|In a first for us, we shipped the boat to Florida and participated in the Florida Powerboat Club's Miami to Key West Poker Run.|
Jane went to Miami the day before Chris to program the GPS chart plotter, organize the boat, and attend the captain’s meeting.
We left Miami at around 11 AM and got to Key West at 5:30 PM. It was very exciting to run at 60 MPH + in a pack of other fast boats, all leaping in and out of the water with the props spinning free in the air and hitting the rev limiters. An experience we will never forget. Basically the trip was outside in the Atlantic past Miami, into the Gulf of Mexico through “Stiltsville” channel, down the ICW channel to Bahia Honda, then down Hawk Channel in the Atlantic to Key West. Most of the water in the Florida Keys is incredibly shallow, vast expanses of ocean only a few feet deep.
Stiltsville is a bizarre community of houses on stilts, shut down by the state of Florida due to various illegal activities often found at this location. No land within miles. Shortly after getting home we watched the movie comedy “All About the Benjamin's “ starring Ice T. Spinnakers, our high dry marina in Miami, and Stiltsville, are both prominently featured in this film.
We were surprised to find many boaters we know from N.J. and New York in the Poker Run. Owners are increasingly fed up with N.E. boat yards not doing the work they promised to do over the winter. Hence, why not trailer the boat down to Florida, where work is actually done, and use it a few times?
It was race boat week in Key West when we got there, about ten city blocks were shut off for race boat team street displays and block parties. The Florida Powerboat club did an excellent job organizing the four day Poker Run. Many Canadians are members, having brought their boats down for the winter. Saw numerous amazing boats, some with twin F-16 fighter plane canopies and speeds in excess of 160 MPH. A WWII PT boat in historic garb tours the harbor, as does the Western Union, a historic sailing ship that laid telegraph cable throughout the Caribbean.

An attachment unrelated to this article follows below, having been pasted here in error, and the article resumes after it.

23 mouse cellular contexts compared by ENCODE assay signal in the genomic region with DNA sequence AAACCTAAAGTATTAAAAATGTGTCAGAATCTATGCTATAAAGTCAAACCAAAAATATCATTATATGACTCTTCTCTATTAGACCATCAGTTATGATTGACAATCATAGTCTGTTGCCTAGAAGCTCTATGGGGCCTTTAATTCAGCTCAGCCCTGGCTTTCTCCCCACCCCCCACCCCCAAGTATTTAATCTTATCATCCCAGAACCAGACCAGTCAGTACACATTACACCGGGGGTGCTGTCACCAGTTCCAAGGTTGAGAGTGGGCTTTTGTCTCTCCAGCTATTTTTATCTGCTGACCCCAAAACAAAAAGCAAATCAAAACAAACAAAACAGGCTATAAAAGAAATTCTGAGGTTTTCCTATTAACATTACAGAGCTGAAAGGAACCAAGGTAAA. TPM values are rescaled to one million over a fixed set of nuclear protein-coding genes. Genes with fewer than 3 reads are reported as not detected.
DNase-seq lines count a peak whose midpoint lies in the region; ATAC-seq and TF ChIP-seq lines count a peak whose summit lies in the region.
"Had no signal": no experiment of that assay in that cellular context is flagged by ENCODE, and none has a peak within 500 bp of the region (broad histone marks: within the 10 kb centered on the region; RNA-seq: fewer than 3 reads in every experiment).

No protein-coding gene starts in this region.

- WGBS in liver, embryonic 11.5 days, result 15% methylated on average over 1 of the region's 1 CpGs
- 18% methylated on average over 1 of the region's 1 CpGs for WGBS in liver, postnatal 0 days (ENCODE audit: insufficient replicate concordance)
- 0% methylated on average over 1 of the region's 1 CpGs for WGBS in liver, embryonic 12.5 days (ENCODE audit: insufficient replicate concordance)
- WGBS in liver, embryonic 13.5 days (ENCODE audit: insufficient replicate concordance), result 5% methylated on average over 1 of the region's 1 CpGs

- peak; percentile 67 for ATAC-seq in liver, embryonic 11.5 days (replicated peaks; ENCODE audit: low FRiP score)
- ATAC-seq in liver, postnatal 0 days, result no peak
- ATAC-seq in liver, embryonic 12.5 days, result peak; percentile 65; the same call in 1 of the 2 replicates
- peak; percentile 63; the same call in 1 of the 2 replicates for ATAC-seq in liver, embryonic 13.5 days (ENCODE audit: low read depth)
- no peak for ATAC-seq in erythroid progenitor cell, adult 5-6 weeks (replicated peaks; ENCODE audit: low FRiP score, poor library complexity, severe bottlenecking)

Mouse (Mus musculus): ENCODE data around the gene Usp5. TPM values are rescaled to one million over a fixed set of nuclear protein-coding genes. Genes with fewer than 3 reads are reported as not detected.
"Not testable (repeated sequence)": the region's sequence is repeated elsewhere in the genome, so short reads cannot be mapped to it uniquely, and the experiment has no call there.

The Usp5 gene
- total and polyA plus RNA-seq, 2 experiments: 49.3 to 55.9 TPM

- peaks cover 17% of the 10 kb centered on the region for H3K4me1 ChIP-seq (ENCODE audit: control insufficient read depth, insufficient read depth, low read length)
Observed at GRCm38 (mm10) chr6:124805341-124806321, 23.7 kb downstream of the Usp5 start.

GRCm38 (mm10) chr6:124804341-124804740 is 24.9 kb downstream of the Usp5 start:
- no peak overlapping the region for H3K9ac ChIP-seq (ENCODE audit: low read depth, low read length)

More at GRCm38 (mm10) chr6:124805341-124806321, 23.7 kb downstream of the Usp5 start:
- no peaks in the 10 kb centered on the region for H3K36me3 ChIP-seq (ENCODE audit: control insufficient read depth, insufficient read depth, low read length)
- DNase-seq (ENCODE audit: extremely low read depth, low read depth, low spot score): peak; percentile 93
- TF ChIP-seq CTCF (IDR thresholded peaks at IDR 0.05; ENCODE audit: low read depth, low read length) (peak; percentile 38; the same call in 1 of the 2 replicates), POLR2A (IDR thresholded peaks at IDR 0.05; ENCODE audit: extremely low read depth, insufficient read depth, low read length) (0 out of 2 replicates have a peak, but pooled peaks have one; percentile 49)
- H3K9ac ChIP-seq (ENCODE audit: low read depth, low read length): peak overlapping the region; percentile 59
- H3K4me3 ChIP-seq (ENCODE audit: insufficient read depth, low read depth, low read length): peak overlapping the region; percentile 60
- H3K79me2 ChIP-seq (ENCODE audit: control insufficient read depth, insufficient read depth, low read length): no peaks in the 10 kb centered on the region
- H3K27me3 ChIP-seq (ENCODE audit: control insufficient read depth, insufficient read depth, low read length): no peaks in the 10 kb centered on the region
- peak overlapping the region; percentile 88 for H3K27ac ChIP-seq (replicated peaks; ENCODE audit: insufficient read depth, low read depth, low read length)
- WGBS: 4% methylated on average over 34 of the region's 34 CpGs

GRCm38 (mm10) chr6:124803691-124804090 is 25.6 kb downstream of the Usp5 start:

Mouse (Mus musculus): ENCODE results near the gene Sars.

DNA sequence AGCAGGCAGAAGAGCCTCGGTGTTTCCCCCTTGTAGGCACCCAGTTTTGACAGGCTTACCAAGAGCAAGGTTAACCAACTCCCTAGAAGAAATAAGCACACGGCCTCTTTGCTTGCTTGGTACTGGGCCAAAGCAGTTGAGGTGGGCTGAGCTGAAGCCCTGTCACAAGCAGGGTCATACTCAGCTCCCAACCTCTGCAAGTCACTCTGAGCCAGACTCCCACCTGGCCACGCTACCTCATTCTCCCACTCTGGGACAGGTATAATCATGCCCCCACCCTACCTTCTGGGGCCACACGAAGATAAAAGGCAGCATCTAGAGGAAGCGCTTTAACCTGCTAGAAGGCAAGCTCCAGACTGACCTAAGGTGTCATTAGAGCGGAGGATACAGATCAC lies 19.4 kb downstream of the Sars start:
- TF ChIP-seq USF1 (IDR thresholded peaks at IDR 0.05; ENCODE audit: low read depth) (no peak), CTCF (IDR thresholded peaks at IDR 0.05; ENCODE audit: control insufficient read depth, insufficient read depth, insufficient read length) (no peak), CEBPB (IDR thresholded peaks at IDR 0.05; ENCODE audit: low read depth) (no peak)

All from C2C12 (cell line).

On the way back from Key West, we ran 50 MPH against a strong head wind and 4 to 6 foot seas for an extended period of time. This caused a great deal of damage to our boat as well as many others. Interior cabin pieces pulled out and luggage was thrown everywhere inside. Even worse, the port engine hatch hydraulic ram ripped out and went sideways into the alternator wheel and port engine. Smoke and nasty noises emanated from the engine bay, until Chris quickly shut down the engines to investigate. He had to dismantle the top of the mechanism while the occasional wave came into the boat and exercised our bilge pumps.
Finally he got the ram free and tossed the whole thing into the battery box, jamming a screwdriver under the hatch to keep the hydraulic line from being sheared off. We were lucky nothing more than a slightly bent alternator wheel occurred. So, we continued on, stopping at Sunshine Key (Ohio Key) to get fuel and then onto Cross Key to overnight and rest our weary boat. Tied up at the terrific Anchorage Resort, crossed a metal opening bridge to eat dinner at Gilbert's resort.
Cross Key is located in the middle of a mangrove swamp, along Jewfish Creek, one of the many channels we had to navigate on our journey. Feeling our way along the docks back from dinner listening to the world’s best sixties cover tune band, we were blocked by a fence and a Cuban restaurant employee at a table gazing into the water. “What are you doing,” we asked? “Oh, waiting for the crocodiles to show up,” he said. Naturally we thought he was joking as saltwater crocodiles are very rare in Florida, but he explained that every night, two saltwater crocs showed up around the same time to check for any juicy bait the fisherman had discarded after returning from fishing trips. We joined him on his vigil, and sure enough, within twenty minutes an eighteen foot croc silently swam by, then submerged under an out flowing current from the channel.
Within fifteen minutes, another, smaller croc about 6 feet long cruised by. Wow! Heading back to our boat, Chris spotted an interesting custom boat and approached the hull to investigate. Yikes, an encore performance with reptiles! Not two feet below him was the giant croc, holding what looked like a human arm, hand and sleeve in its mouth. Must have been a fish, but that is exactly what it looked like to Jane and I. The next day a fisherman told us that the croc tried to grab his friend, leaping out of the water and snapping his jaws shut with a loud noise. It just missed him, but maybe it got someone else the day we saw it.
Next morning, Chris was puzzled by a loud squawking sound, until he looked up to see a big 3 foot tall Florida Anhinga bird demanding some food. It was funny that almost no birds or wildlife were seen while weaving through the mangroves. Once the human habitation was found, all the animals were in close proximity.
Oh yes, as usual, everyone loved the Hyperfishing custom boat products.
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